Until within a very few years stirrup irons, such as are shown in Figs. 47, 48 and 49, were used exclusively for supporting the ends of beams where a mortise and tenon joint was not desirable. The only objection to stirrup irons is the dropping of the header due to shrinkage and the fact that they are not generally carried in stock. They can easily be made, however, by any blacksmith, and a few shops make them to sell to the trade. When made to order they should cost about 4 cents per pound. In warehouses, where the ceilings are not plastered, the stirrup iron is possibly still to be preferred to the hangers above described, as with the stirrup there can be no weakening of the trimmer.

Stirrup hangers should be made from 3/8 to 5/8-inch thick and from 2 inches to 4 inches wide, according to the size and length of the timber they support. They may be made double, as shown in. Fig. 47, or single, as shown in Fig. 49. When single the end of the hanger should turn down at least 1 inches over the other side of the trimmer. As stirrup irons are ordinarily used, the end of the header is simply spiked to the trimmer to keep the latter from spreading until the floor is laid, the latter being depended upon finally to keep the trimmers from spreading, and thus permitting the header to drop.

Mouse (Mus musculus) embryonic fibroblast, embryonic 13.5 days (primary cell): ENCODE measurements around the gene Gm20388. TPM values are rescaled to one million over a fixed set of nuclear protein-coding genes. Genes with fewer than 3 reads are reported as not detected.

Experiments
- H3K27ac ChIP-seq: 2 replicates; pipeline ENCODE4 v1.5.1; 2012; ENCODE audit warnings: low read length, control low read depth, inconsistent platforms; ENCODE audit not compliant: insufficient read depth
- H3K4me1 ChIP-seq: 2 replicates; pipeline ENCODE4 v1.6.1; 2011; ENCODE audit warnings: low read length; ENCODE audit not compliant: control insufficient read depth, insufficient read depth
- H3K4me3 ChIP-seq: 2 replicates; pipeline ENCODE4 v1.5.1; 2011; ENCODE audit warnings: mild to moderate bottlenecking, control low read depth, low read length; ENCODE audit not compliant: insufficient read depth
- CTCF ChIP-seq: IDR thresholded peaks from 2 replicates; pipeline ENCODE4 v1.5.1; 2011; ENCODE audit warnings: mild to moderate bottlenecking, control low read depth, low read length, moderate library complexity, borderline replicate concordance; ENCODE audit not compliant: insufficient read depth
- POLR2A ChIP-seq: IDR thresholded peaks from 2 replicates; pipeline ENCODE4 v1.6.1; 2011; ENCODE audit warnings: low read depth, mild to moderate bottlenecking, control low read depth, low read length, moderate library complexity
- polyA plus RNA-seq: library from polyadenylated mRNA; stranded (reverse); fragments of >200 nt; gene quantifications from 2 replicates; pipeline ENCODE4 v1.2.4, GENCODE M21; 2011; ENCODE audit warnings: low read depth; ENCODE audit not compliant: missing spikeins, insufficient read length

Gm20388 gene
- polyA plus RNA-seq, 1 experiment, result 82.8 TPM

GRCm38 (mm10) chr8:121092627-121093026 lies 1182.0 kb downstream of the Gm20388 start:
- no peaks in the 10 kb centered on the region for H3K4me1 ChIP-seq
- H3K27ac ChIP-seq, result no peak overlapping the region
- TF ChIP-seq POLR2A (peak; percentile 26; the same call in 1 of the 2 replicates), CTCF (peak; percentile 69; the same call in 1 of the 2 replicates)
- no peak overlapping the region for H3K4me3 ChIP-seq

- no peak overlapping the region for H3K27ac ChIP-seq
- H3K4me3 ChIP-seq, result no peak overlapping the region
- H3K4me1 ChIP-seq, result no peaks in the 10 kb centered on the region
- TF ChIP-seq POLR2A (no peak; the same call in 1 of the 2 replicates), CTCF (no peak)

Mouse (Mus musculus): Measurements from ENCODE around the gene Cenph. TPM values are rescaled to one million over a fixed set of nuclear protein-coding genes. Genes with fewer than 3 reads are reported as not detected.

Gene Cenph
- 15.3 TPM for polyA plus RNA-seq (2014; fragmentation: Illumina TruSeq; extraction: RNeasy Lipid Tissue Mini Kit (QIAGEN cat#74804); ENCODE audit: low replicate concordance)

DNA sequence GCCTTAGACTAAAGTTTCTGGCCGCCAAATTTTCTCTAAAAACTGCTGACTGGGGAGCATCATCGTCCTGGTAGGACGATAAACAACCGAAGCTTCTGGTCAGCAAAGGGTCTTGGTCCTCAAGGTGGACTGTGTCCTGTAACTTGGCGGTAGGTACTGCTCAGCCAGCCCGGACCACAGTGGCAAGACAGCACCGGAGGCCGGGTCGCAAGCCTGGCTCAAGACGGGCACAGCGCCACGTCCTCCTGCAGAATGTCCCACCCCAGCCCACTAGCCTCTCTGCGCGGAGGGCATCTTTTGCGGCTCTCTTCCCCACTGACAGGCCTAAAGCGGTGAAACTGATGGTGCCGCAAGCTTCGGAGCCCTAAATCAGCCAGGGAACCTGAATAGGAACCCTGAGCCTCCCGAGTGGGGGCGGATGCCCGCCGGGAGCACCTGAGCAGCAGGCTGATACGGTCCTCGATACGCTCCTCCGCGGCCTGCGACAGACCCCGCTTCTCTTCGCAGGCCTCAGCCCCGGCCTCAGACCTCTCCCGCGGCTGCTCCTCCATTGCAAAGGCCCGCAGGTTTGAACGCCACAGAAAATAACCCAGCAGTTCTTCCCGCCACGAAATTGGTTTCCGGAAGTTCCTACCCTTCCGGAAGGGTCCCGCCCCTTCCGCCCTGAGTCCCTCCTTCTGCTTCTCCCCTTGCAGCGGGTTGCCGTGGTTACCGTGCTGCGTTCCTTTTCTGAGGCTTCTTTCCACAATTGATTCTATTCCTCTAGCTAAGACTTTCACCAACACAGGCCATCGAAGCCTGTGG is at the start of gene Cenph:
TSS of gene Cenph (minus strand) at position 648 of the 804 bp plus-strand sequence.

A much better method, and one quite common in Boston, is to tie the end of the header to the trimmer by a or 7/8-inch "joint bolt" which is an ordinary square-headed bolt about 18 inches long. A hole slightly larger than the bolt is bored through the trimmer and into the end of the header. A square hole is then cut into the side of the header, as at A, Fig. 48, just large enough to slip in the nut, which is pushed in opposite the bolt hole and the bolt then pushed in, the screw end started in the nut and the bolt then screwed up by turning the head. This brings the two timbers tightly together and gives a perfectly dead weight on the hanger.

58 Stirrup Irons 20031

Fig. 45.

58 Stirrup Irons 20032

Fig. 46.

58 Stirrup Irons 20033

Fig. 47.

58 Stirrup Irons 20034

Fig. 48.

Fig. 49.

Fig. 50. -Von Dorn Hanger.

The following table shows the size of iron bar recommended for stirrups, and also the safe strength of the stirrup:

SIZE OF IRON

SIZE Of JOIST SUPPORTED.

SAFE STRENGTH OF

STIRRUP.

X 2

inches.

2 x 8 to 3x 10

10,000

pounds.

x 2

"

4 x10 to 4 x 12

18,000

"

x 3

"

6 x 12 to 3 x 14

22,000

"

x 3

"

8 x 12 to 4 x 14

30,000

"

1x 4

"

6 x 14

36,000

"

x 3

"

8x14

40,000

"

5/8 x 4

"

10x14

45,000

"

Fig. 50 shows a new style of hanger recently placed on the market It is forged from rolled steel and should make a very strong hanger, but would be improved by hooking the top plates over the back of the beam. The hanger is designed to be fastened to the trimmer by spikes.